Reviewed by Phillip Tomasso
"On a high level, it clearly represents each person's search for the Truth... Although the cinematography was breathtaking, and the story itself enjoyable, the acting was a bit stilted."
Close to his death, aged Roman Emperor Tiberius Caesar (Max von Sydow) begins to fear what may, or may not, be waiting for him on the Other Side. After a solar eclipse and an earthquake occur, the health-failing emperor is certain that something supernatural has occurred. When he summons Tito Valerio Tauro (Daniele Liotti), he charges the Roman Tribune with investigating the truth around alleged rumblings that there has been a resurrection of a rabbi who was recently put to death. Partnered with his warrior slave, Brixas (Dolph Lundgren), the two head for Jerusalem. Tauro seems determined to find answers that will squash rumors of resurrection.
On their trek the tribune and the slave attempt to blend in with the crowd. Tauro would prefer to keep his identity as a Roman officer, and his mission, to research the resurrection, a secret for as long as possible. Despite precautions to blend, Roman Governor, Pontius Pilate (Hristo Shopov), finds Tauro — and, once he learns the nature of the tribune’s presence, feels both insulted and threatened by the inquiry.
Pilate, teaming up with the Pharisees, do all that they can to convince Tauro that there is no way Jesus was resurrected, they take great pains to prove it was a farce. Convicted to perform a thorough investigation, and although many of the arguments made by Pilate and the Pharisees appear credible, plausible and possible—more so than the idea of a dead man coming back to life—there are still too many questions, important questions, that remain unanswered.
While dealing with Pilate and his shenanigans, Tauro finds himself drawn toward a woman named Tabitha, who crossed paths with Tauro when he rescues her from would-be attackers. Although it is forbidden for Tabitha to interact with a non-Jew, Tauro’s persistence erodes away her defenses. The attraction that grows between them is futile, since Tabatha’s father (F. Murray Abraham) has promised his daughter’s hand in marriage to another.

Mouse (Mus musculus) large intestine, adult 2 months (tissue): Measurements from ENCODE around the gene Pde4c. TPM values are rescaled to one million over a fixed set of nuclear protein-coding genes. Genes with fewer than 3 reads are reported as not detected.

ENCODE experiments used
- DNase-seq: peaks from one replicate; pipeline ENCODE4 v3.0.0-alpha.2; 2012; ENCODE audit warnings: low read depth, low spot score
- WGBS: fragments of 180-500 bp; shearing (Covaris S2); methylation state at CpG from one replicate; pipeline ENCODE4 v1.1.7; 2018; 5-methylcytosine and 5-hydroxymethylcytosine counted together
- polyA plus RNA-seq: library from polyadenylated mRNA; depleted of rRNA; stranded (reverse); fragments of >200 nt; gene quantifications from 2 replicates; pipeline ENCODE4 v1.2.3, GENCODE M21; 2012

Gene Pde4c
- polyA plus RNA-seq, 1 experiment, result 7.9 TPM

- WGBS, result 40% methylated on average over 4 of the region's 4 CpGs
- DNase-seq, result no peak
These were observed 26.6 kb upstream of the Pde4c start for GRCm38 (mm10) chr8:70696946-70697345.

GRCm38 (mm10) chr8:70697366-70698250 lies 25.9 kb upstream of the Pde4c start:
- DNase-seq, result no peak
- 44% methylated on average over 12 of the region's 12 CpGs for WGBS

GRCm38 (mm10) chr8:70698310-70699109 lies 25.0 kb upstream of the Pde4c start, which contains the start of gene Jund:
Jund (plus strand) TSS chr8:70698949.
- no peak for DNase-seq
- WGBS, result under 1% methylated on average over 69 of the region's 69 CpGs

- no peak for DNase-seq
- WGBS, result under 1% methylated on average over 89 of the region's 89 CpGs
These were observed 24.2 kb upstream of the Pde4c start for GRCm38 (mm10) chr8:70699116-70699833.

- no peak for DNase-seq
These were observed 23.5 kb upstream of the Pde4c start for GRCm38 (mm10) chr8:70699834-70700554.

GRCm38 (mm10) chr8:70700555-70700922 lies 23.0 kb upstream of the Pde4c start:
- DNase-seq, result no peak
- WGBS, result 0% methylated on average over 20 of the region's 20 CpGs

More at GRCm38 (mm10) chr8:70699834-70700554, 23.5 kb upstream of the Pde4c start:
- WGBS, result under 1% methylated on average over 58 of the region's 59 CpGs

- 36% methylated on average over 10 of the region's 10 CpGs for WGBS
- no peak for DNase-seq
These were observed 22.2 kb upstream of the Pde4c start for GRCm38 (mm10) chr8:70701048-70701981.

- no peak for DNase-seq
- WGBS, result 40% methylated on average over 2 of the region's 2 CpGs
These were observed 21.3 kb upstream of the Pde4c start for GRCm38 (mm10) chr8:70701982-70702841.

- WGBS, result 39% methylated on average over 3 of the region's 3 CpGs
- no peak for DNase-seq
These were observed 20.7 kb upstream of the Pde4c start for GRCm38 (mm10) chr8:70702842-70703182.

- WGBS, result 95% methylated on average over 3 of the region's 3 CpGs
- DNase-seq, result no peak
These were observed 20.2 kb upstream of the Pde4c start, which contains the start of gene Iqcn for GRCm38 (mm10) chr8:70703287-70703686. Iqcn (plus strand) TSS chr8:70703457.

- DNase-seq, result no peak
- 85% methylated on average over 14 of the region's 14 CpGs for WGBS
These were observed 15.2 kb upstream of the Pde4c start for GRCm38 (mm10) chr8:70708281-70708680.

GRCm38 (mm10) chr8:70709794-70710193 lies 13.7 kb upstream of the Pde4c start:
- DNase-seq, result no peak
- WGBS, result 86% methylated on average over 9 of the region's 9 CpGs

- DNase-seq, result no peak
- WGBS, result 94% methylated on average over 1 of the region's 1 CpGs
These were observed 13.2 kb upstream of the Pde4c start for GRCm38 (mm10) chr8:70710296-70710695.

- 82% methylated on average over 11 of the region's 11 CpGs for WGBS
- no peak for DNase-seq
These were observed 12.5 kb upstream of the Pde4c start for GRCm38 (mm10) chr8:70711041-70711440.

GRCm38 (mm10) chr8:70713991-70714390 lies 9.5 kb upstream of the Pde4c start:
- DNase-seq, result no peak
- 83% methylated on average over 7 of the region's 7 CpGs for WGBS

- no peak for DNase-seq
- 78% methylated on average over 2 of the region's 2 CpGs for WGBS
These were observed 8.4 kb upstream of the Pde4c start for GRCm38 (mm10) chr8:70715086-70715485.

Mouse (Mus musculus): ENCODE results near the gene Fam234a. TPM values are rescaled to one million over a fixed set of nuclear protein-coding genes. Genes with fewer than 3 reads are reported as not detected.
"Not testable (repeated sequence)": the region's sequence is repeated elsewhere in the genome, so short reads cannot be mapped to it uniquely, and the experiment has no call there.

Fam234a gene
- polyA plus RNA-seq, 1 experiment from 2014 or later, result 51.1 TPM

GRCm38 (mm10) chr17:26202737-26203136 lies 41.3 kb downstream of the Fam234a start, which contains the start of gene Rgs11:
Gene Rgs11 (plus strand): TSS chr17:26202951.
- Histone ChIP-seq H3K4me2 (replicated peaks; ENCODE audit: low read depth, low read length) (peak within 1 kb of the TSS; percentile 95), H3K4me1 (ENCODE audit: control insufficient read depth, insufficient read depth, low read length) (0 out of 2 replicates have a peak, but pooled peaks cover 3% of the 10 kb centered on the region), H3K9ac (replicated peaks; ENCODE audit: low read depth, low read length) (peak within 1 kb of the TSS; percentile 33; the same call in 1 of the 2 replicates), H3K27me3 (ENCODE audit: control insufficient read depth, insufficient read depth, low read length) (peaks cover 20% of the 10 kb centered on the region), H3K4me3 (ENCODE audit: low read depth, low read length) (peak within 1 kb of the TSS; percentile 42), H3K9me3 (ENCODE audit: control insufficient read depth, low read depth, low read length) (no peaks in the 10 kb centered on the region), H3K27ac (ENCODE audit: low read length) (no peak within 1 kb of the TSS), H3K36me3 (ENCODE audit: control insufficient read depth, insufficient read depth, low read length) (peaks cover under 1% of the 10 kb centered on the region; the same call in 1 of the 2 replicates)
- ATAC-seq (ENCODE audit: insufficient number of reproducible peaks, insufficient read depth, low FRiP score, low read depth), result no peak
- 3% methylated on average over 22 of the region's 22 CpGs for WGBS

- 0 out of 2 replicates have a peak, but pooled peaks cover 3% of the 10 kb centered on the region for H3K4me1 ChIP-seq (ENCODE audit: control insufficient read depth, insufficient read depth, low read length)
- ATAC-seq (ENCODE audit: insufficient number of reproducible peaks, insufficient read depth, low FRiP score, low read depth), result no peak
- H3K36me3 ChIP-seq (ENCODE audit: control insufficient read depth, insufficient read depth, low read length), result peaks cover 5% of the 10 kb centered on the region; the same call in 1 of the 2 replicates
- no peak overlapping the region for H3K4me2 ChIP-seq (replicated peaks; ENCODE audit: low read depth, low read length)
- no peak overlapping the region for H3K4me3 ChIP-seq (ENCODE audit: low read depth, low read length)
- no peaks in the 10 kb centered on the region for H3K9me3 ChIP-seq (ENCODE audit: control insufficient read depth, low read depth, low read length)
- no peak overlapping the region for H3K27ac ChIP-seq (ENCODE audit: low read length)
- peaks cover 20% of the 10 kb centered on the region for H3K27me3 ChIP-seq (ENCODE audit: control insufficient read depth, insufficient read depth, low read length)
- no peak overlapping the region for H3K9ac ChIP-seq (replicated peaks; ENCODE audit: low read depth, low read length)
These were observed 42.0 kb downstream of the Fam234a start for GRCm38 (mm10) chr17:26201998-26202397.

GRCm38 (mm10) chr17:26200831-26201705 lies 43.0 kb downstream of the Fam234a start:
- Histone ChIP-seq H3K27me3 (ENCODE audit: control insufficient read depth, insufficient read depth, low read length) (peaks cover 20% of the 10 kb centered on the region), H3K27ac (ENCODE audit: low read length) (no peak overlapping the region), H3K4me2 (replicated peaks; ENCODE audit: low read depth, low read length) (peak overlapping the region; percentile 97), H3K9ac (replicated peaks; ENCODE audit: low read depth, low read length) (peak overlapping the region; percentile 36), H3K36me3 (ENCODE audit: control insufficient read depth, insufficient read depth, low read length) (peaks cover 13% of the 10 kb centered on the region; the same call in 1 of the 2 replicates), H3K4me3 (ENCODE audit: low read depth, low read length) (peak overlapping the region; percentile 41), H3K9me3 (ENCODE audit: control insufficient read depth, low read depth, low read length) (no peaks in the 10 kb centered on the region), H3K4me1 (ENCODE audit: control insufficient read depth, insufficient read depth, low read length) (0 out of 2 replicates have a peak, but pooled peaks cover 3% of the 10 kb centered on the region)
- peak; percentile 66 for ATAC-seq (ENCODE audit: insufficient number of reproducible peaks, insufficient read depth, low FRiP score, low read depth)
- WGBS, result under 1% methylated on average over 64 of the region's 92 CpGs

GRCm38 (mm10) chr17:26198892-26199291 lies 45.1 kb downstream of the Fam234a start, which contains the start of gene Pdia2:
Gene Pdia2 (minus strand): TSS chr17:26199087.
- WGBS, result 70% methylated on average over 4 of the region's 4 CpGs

After a horrible incident occurs Tauro promises to find help. Despite his own doubts about Jesus, Tauro searches for His followers, hoping that the rumors are true—that they can actually perform miracles. But time is of the essence, and Jesus’ loyal followers are fearful of returning to the city since persecution of Christians remains a constant and real threat.
I found this Italian film intriguing (although the dubbed voices are never quite in-sync with the movement of the actors mouths). On a high level, it clearly represents each person’s search for the Truth—since basically, without the Resurrection of Christ Christianity is merely a long-running hoax. And Tauro’s initial search for answers may have been superior ordered at the onset, but the quest clearly becomes personal and more powerful than I suspect Tauro ever could have imagined.
The relationship that grows into friendship between Tauro and Brixas, was perhaps my favorite relationship in the movie. Brixas was a German warrior. During battle, he impressed Tauro—whose army had won the fight. Sparing Brixas’ life, Brixas vows to be a loyal slave, but nothing more. The two, however, become friends. And time after time, Brixas is impressed by Tauro, and, perhaps, by the Nazarenes who continue to risk their lives for their faith after their “leader” has been put to death.
Although the cinematography was breathtaking, and the story itself enjoyable, the acting was a bit stilted. Some of the dialogue was modern (like conversations between Tauro and Tabatha), while some of it was more time-appropriate. Performances were—overall—fair. The fight and action scenes are more comparable to movies made thirty years ago, than to the standard we’ve come to expect today. Regardless, I found Final Inquiry to be a movie worth watching.
DVD Release Date: February 19, 2008
20th Century Fox
Director: Giulio Base
Run Time: 111 minutes
Watch the Trailer:
Phillips grew up with a reading disability. He did everything
possible not to read. It wasn’t until he was in seventh grade that he finally
read a book cover to cover. Now a voracious reader and prolific writer, Phillips
uses his accomplishments as a motivational backdrop for speaking at school assemblies. Born
and raised in Rochester, New York, Phillips has worked as a freelance journalist
and currently works full time as an employment law paralegal. When
he isn’t writing, Phillips plays guitar, is active at his church, coaches
his children’s Little League teams, co-leads Ink Spots and Coffee Grounds—a
creative writing group, and plots his next story. The Molech Prophecy is
his first published Christian novel. Visit
him online at his Shoutlife
page & Myspace